Faith is rare because fear is rampant. For faith will demand that I step into places that fear itself fears to go.
If your prudence stops you every time from taking an action, then you are no more prudent, you are frightened.
As I contemplate a relationship with God, I find that I’m afraid to ride on the coattails of the infinite. But what I fear more than that is spending my life in the coat closet.
In a polished surface of metal I happen to notice my reflected face; it wears a pale, beaten lonely look, eyes looking out at nothing with an expression of fear, frightened and lonely in a nightmare world. Something, I don’t know what, makes me think of my childhood; I remember myself as a schoolchild sitting at a hard wooden desk, and then as a little girl with thick, fair, wind-tossed hair, feeding the swans in a park. And it seems both strange and sad to me that all those childish years were spent in preparation for this – that, forgotten by everybody, with a beaten face, I should serve machinery in a place far away from the sun.
My life is too often driven by the fear of the next moment verses focusing on the privilege that I have the next moment.
The restless adventurer within me stands eye-to-eye with the fear that has stepped directly in my path. And the thing I absolutely must not do is to blink first.
Sadly, in too many cases surrender is having been ‘outrun’ by fear rather than having ‘run out’ of heart.
A child's (or an adult's) nervous system may detect danger or a threat to life when the child enters a new environment or meets a strange person. Cognitively, there is no reason for them to be frightened. But often, even if they understand this, their bodies betray them. Sometimes this betrayal is private; only they are aware that their hearts are beating fast and contracting with such force that they start to sway. For others, the responses are more overt. They may tremble. Their faces may flush, or perspiration may pour from their hands and forehead. Still others may become pale and dizzy and feel precipitously faint.
Sadly, it seems that I have the proclivity to create plenty of devils, but most of the time I don’t even go looking for angels.
Too often fear is fiction madly running amuck, all the while madly tracking ‘muck’ across the floor of fact.
If there’s any redeeming quality that I can find in running away from something, it’s that I’m on my feet. Now all I’ve got to do is alter my direction.
Fear left unrestrained always leaves us running ‘from’ something. Fear harnessed compels us to run ‘to’ something. And fear denied leaves us running in circles.
The more we construct lives that prioritize safety, the bigger the prison we construct around ourselves.
If I am sufficiently brave to extract the cancer of fear, I have effectively gutted my conviction that what stands before me is impossible.
Safety is not a destination that we reach for, rather it is a retreat that we escape to. And if our lives are marked by the incessant search for safety, we will live the whole of it going in reverse.
We think that boxes take everything that’s bad and they lock all that nasty stuff out, when in reality they take everything that we are and they lock all of those great things in.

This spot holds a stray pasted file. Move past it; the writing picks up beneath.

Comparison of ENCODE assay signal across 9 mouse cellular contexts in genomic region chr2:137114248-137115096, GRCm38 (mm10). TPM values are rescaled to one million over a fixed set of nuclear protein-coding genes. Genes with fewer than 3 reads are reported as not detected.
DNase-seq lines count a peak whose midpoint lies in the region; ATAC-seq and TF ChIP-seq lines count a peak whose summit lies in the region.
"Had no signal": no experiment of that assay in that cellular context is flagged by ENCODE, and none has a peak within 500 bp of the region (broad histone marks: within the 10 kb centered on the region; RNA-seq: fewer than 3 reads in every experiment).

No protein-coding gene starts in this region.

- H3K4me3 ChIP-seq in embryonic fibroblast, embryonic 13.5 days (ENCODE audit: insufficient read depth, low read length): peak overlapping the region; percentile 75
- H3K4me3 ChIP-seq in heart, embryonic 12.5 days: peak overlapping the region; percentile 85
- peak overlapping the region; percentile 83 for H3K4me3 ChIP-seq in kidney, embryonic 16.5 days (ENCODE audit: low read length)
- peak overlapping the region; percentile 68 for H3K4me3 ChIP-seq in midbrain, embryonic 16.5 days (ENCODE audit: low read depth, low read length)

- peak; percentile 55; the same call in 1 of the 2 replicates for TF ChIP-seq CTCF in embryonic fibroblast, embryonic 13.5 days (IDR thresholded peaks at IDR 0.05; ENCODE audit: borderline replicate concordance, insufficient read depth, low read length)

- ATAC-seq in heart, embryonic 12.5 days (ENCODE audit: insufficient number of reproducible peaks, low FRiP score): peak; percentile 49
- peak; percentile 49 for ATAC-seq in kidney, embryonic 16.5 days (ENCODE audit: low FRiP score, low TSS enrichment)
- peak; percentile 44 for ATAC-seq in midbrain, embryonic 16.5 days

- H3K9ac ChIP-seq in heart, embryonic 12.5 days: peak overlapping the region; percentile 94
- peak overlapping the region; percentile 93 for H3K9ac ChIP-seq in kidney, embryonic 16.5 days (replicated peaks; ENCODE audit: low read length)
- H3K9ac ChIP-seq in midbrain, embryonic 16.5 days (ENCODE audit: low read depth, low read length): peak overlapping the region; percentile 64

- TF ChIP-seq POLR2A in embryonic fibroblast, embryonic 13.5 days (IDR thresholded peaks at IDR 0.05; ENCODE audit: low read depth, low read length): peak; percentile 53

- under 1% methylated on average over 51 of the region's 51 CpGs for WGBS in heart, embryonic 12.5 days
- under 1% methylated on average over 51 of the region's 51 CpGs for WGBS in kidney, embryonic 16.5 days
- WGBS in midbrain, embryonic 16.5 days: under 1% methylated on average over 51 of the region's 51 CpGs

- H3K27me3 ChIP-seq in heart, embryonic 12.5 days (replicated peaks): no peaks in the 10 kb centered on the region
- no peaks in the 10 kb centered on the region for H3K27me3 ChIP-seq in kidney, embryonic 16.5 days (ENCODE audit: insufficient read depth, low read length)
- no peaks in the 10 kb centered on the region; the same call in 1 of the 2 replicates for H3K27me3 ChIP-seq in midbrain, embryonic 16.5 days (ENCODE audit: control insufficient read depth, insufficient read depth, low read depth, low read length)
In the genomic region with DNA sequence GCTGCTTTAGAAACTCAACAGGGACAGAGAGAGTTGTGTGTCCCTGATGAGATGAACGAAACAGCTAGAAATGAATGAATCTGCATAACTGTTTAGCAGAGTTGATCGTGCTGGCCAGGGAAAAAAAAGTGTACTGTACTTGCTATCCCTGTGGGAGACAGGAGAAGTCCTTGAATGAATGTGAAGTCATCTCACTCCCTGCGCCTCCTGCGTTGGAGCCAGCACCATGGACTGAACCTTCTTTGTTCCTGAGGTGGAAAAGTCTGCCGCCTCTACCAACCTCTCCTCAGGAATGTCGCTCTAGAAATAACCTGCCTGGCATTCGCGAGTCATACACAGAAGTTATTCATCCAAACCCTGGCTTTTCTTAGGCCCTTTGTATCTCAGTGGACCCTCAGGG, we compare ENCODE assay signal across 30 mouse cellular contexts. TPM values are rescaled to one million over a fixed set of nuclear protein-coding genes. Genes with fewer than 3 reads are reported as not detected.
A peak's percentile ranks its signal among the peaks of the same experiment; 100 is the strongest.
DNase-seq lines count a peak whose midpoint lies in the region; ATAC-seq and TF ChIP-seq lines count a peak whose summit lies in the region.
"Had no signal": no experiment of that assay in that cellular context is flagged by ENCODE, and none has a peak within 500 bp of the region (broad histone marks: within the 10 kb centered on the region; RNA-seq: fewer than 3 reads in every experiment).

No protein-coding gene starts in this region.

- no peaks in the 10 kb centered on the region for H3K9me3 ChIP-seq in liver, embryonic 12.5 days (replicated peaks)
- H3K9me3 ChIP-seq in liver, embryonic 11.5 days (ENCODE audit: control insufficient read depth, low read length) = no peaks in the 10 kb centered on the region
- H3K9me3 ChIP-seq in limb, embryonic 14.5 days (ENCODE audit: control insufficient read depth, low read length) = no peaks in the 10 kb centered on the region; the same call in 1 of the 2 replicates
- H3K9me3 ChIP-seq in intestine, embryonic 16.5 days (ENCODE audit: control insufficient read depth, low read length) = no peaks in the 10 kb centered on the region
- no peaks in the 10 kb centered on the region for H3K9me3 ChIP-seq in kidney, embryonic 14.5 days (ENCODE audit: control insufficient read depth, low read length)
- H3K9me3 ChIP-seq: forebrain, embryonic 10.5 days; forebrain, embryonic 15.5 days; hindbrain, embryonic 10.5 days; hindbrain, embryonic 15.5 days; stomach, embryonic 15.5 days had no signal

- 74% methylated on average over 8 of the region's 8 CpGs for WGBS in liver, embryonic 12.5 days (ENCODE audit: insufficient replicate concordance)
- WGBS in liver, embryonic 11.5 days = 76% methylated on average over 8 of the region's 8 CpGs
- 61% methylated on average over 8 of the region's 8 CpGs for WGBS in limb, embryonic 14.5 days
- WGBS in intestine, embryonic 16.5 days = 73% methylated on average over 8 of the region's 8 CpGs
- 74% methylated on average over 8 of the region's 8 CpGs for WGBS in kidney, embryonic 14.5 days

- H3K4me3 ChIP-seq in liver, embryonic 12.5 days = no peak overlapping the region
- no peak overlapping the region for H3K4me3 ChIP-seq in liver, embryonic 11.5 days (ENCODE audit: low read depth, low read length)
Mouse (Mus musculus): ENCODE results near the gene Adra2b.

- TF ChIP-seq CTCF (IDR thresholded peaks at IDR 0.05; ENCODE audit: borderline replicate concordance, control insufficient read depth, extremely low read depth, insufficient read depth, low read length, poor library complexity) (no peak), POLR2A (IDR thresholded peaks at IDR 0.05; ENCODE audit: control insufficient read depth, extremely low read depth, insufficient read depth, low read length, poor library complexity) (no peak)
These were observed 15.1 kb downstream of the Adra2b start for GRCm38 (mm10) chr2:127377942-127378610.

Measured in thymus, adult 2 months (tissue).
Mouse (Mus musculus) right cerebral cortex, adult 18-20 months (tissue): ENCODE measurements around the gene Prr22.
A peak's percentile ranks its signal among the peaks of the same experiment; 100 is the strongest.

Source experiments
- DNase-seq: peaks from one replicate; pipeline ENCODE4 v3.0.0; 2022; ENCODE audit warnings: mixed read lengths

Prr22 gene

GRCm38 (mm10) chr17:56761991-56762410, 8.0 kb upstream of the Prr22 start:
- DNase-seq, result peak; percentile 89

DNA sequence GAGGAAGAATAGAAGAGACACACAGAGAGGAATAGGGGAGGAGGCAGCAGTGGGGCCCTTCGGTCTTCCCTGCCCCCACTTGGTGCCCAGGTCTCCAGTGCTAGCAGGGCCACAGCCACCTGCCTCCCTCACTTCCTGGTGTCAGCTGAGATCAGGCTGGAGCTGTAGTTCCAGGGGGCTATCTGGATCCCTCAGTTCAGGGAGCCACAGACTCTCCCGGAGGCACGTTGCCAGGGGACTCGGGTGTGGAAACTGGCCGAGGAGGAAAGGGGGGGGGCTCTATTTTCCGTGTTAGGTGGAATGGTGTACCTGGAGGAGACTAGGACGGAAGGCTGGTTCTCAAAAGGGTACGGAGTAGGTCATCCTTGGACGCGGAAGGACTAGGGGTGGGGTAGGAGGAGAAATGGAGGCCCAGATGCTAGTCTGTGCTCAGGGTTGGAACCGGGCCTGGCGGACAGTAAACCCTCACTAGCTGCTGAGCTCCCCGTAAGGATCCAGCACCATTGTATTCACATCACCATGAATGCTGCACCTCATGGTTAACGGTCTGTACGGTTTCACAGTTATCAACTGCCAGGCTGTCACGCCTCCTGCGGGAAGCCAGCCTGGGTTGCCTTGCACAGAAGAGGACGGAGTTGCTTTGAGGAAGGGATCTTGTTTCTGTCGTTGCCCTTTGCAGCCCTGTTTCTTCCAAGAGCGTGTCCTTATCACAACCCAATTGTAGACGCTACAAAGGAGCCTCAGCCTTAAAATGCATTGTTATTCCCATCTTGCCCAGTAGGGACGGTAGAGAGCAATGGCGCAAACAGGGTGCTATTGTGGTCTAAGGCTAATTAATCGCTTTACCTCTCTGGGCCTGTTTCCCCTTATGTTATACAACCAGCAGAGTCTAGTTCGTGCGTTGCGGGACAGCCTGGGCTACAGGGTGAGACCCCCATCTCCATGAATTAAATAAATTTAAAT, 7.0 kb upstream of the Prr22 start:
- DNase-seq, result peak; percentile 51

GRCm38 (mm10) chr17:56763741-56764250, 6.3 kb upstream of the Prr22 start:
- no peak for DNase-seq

Self-preservation is to hunker down in the suffocating confines of this infinitesimally tiny existence that I define as ‘me,’ instead of letting ‘me’ run through the infinitely massive expanse of everything that is not me. And if the beast of self-preservation does not permit such freedoms, I will preserve myself to my own death.
I am amazed that without any hesitation whatsoever I can completely believe myself to be on a grand journey of massive vistas and bold ascents, only to find that they are nothing more than a figment of a frightened imagination that needed a journey but could not admit to the fear of actually taking one.
I might define a ‘journey’ as something that life itself calls me to. And I might then define a ‘trip’ as something I create to avoid a journey by mimicking a journey. And while fear is most certainly part and parcel of both, the latter is emboldened by fear while the former surrenders to it.
It’s not about the elimination of fear. Rather it’s about the elimination of the feeling that the elimination of fear is necessary before we take the next step.
The hand of God is wonderfully evident at those times when He pens stories whose lines we ourselves are far too fearful to pen or whose imaginations are far too limited to envision. And I would unashamedly suggest that the Christmas story is that very story.
How often have I painted a splendid picture of a journey marked by courageous ascents and daring desert crossings when all along all I’ve really been doing is running?
Fear is a lethal killer of dreams, the greatest cancer that has beset passion, and a ruthless thief of lives stolen and buried in the decay of lives squandered. Yet the greatest tragedy of all is that the fear that destroys us is rarely the monster it pretends to be, nor does it possess anything close to the power that we grant it. Therefore, it is only a killer, a cancer and a thief because we empower it to be so.
What in the world would ever lead to me believe that life is a series of opportunities that are readily available to everyone else but me? What really leads me to believe such an atrocious lie is that I don’t believe in myself sufficiently to engage those opportunities in the first place.
The assumption is that if I expend myself for myself in the end all I’ll be left with is myself, and that alone is frightening. But what I’ve failed to consider is that I have to expend so much of myself living for myself that in the end I’m really left with very little of myself, and that is unimaginably frightening.
The choice to avoid risk is the choice to avoid living, and to avoid living is one of the greatest risk of all.